Search This Blog

CCE in brief

My photo
Recovering backpacker, Cornwallite at heart, political enthusiast, catalyst, writer, husband, father, community volunteer, unabashedly proud Canadian. Every hyperlink connects to something related directly or thematically to that which is highlighted.

Thursday 5 September 2013

Study Finds Playing Multitasking Games Improves Cognition

Can you chew gum and walk at the same time?  How about drive a car, monitor traffic and hold a conversation?

Congrats, you've got the basics for multi-tasking.  Now, how do you strengthen that ability and develop the skills to be content creator, marketer, sales rep and project manager all at the same time?

CARLY SMITH | 5 SEPTEMBER 2013 11:58 AM 2   

Get off my case, Mom, I'm improving my brain functions by playing this game. 

Neuroscientists at the University of Carolina recently finished the latest study in findings on multitasking through videogames. They reported that participants in the study who trained by playing Neuroracer, a videogame in which players drive and must identify road signs, performed better on memory and attention tests outside the game for six months. 

The researchers monitored the brain waves of participants and found the older adults who played Neuroracer had increases in theta brain waves, which are associated with attention. Comparatively, adults in their 20s regularly have bursts of theta. The study also found that multitasking skills decrease with age. People in their 20s experienced a 26 percent drop when driving and identifying signs in the game as opposed to simply driving, whereas the drop was 64 percent for people in their 60s to 80s. However, other neuroscientists cautioned that many games advertised as "brain games" do not work as advertised.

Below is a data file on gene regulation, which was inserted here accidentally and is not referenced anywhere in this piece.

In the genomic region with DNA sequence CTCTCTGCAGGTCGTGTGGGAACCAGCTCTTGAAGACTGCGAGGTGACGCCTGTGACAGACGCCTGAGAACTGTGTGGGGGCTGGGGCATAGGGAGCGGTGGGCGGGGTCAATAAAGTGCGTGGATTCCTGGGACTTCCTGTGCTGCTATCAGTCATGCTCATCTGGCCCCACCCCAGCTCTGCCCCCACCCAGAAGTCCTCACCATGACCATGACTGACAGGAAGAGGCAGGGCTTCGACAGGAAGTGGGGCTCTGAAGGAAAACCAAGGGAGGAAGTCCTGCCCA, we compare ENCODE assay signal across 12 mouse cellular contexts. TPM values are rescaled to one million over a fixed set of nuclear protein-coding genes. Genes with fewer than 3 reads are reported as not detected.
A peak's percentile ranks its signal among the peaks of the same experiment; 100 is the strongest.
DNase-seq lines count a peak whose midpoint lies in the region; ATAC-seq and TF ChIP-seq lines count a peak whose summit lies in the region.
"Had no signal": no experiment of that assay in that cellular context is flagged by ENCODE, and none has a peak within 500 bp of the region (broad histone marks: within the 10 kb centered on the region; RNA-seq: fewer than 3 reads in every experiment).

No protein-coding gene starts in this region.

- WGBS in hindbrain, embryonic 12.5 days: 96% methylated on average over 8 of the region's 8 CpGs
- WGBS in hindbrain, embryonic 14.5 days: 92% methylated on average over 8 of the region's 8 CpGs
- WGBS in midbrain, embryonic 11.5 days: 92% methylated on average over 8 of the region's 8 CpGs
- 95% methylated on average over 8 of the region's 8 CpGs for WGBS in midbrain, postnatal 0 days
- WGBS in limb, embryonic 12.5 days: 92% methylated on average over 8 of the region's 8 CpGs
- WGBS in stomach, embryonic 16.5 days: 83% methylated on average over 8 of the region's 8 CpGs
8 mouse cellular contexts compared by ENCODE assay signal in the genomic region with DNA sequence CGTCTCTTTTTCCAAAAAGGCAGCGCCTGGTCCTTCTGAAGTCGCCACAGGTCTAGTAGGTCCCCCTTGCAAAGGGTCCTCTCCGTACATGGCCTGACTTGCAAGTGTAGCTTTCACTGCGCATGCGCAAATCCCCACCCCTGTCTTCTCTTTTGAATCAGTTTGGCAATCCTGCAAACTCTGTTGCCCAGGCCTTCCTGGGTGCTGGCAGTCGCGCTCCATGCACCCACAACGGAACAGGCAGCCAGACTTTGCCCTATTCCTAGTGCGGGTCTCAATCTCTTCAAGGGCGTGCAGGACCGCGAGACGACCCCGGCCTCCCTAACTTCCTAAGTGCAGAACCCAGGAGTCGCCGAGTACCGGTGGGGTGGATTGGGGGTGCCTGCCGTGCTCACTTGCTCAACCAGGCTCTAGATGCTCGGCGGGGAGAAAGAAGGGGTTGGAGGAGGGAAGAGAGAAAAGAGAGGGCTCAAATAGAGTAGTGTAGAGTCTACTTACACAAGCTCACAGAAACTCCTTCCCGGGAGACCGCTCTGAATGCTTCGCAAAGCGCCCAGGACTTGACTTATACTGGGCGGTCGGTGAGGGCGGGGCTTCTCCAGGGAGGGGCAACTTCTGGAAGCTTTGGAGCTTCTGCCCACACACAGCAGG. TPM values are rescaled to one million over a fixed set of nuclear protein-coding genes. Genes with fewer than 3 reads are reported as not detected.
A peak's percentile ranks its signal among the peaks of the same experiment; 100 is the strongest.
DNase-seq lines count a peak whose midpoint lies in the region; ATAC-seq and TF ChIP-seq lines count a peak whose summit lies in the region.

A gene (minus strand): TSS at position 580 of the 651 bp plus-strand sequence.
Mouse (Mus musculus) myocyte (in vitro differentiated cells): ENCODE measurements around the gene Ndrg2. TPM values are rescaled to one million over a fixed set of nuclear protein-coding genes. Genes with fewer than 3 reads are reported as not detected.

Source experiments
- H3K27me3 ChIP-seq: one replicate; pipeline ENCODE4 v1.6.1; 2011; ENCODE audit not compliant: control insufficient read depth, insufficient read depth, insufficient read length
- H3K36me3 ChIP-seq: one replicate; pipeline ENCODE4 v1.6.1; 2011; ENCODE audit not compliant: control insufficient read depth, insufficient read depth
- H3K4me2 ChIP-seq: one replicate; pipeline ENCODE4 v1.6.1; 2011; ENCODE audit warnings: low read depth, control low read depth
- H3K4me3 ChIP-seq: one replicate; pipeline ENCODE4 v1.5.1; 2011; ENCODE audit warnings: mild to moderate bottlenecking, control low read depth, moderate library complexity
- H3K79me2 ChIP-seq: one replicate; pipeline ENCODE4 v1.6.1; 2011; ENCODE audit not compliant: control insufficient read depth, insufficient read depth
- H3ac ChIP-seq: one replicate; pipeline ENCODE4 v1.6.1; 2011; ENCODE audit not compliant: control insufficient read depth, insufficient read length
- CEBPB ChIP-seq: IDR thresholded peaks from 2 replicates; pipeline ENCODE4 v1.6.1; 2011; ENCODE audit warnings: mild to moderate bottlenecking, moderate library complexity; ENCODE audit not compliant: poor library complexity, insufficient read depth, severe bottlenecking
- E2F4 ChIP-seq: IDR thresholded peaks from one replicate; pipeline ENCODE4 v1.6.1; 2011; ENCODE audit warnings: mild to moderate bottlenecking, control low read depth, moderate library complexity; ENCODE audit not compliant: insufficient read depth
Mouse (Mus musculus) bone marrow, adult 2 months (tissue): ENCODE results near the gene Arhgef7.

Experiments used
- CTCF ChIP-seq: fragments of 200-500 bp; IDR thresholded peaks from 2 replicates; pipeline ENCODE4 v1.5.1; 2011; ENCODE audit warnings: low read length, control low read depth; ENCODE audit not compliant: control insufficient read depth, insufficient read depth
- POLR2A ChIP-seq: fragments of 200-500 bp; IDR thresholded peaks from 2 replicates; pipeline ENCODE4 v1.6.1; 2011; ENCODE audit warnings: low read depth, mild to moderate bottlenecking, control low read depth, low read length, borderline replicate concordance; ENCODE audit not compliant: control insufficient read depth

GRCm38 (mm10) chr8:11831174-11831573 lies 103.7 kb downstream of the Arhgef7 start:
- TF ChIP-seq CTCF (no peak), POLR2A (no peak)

A previous study showed heavy use of "certain off-the-shelf, intense shooting games" can improve the player's ability to ignore distractions. Daphne Bavelier, leader of that research, said, "We know we can rewire the brain, but the challenge is how to do it properly." 

Dr. Adam Gazzaley, leader of the team of neuroscientists at University of Carolina, said the transfer of benefits from inside the game to outside the game was "grabbing," but he also warned that the findings do not suggest that any activity or videogame improves cognition. "There's a big leap between what we did here and the real world," he said. 

Source: New York Times

No comments:

Post a Comment